Terry McAuliffe Concedes in Virginia Governor’s Race
Former Gov. Terry McAuliffe, the Democratic candidate for governor in Virginia, conceded on Wednesday morning to his Republican opponent, the businessman Glenn Youngkin, as the Republican Party claimed the state’s governorship for the first time in more than a decade.
“While last night we came up short, I am proud that we spent this campaign fighting for the values we so deeply believe in,” Mr. McAuliffe said in a statement.
He added, “While there will be setbacks along the way, I am confident that the long-term path of Virginia is toward inclusion, openness and tolerance for all.”
With his victory, Mr. Youngkin, 54, presented his party with a formula for how to exploit President Biden’s vulnerabilities and evade the shadow of Donald J. Trump in Democratic-leaning states. A wealthy former private equity executive making his first run for office, he elevated education and taxes while projecting a suburban-dad demeanor to demonstrate he was different from Mr. Trump without saying so outright.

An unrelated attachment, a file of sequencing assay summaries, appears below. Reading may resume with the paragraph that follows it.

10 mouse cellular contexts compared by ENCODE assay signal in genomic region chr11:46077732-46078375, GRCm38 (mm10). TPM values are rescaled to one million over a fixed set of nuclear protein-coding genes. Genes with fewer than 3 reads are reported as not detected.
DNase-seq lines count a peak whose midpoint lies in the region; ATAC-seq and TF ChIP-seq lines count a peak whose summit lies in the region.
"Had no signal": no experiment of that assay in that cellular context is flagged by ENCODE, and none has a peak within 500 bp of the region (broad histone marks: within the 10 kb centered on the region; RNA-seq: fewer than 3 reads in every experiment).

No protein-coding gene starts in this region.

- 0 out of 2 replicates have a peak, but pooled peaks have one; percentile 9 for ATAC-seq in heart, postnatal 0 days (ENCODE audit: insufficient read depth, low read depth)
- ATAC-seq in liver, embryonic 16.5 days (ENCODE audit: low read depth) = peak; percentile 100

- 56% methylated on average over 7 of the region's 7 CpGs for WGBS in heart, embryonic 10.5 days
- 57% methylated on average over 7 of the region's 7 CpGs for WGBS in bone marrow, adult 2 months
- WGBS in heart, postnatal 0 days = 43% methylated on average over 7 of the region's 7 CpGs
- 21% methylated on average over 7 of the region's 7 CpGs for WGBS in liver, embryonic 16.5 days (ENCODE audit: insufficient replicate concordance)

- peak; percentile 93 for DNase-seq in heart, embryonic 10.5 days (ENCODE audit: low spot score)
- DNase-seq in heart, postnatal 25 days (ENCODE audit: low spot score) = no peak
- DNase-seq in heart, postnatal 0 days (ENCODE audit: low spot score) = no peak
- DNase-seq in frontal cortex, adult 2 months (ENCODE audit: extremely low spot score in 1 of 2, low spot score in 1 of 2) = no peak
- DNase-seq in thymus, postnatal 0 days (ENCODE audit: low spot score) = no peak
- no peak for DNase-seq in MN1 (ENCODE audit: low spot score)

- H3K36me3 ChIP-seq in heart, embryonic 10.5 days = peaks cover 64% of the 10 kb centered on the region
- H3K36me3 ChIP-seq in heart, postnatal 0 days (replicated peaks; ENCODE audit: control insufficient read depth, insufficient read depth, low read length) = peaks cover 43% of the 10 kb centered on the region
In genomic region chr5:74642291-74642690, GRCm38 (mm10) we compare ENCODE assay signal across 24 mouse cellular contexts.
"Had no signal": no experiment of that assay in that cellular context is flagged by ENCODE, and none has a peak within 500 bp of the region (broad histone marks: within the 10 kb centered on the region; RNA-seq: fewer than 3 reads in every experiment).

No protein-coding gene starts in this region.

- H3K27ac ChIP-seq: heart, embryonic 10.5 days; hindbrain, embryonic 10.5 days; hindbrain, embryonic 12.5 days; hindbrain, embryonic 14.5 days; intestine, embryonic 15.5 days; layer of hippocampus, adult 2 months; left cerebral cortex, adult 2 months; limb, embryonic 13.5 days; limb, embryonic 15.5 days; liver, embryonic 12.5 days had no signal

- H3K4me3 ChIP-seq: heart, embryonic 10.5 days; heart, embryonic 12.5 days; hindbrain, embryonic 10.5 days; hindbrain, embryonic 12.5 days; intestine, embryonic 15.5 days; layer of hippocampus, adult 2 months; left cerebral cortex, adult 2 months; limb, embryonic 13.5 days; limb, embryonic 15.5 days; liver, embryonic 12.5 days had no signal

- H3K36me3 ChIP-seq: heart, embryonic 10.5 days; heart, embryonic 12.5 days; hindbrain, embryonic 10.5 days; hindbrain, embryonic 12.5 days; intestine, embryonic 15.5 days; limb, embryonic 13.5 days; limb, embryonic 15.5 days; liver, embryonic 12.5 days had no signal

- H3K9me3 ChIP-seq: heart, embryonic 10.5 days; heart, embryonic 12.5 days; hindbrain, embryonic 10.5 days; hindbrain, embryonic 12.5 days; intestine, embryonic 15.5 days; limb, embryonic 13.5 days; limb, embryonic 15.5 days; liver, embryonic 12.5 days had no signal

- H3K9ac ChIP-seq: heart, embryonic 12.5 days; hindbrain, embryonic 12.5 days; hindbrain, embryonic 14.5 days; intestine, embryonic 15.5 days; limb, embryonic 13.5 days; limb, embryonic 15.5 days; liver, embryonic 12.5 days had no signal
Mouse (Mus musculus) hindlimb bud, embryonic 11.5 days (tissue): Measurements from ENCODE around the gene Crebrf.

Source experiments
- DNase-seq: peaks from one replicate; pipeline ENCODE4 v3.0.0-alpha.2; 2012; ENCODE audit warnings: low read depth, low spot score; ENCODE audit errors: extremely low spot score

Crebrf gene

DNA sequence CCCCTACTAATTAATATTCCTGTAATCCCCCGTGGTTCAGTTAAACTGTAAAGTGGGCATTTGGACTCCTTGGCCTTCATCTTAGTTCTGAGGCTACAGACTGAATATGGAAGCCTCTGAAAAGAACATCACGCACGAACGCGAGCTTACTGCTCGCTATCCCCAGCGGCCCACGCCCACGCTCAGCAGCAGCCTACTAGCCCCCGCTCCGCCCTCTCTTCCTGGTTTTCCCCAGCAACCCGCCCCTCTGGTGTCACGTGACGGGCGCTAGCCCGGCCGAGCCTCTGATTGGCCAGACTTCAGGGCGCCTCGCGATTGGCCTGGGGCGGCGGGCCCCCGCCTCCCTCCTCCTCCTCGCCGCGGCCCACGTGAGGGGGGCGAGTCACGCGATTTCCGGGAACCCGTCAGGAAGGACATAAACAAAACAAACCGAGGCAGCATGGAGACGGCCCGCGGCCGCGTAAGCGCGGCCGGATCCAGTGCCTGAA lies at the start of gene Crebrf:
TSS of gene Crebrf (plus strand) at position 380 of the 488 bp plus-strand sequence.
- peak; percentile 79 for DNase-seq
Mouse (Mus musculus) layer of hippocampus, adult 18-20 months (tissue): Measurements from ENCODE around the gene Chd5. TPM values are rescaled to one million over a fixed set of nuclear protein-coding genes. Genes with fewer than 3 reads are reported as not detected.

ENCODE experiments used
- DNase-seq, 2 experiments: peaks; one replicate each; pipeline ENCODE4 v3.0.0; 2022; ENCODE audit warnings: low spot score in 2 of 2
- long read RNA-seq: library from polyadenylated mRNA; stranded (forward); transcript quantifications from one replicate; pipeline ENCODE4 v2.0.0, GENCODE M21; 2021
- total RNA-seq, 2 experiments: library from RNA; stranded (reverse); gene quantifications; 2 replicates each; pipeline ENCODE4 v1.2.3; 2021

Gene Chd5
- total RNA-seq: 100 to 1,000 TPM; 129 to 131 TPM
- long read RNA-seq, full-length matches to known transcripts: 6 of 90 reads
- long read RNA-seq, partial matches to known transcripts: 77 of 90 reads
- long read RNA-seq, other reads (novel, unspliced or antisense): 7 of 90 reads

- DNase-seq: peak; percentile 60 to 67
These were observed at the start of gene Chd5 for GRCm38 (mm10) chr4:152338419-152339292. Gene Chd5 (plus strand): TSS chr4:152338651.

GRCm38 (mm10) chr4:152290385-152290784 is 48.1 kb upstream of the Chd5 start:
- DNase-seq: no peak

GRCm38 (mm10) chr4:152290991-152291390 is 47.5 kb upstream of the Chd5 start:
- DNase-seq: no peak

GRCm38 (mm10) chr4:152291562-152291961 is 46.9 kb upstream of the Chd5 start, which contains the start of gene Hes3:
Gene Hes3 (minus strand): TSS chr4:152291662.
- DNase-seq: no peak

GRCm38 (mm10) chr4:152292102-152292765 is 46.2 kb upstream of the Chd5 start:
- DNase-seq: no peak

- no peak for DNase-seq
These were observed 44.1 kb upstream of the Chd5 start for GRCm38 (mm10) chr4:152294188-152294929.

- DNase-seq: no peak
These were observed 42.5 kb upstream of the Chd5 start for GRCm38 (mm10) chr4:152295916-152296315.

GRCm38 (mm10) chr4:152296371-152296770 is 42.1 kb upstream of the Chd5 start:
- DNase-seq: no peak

With Mr. Trump out of office, Mr. McAuliffe struggled to generate enthusiasm among liberals at a moment when conservatives are energized in opposition to Mr. Biden.
The Associated Press called the race for Mr. Youngkin shortly after 12:30 a.m. Wednesday morning, hours after the polls closed on Tuesday night.
Mr. Youngkin’s surprise victory in Virginia represents the starkest warning yet that Democrats are in danger. It was likely to prompt additional congressional retirements, intensify the intraparty tug of war over Mr. Biden’s agenda and fuel fears that a midterm electoral wave and Mr. Trump’s return as a candidate are all but inevitable.
“The MAGA movement is bigger and stronger than ever before,” Mr. Trump said in a statement Tuesday night.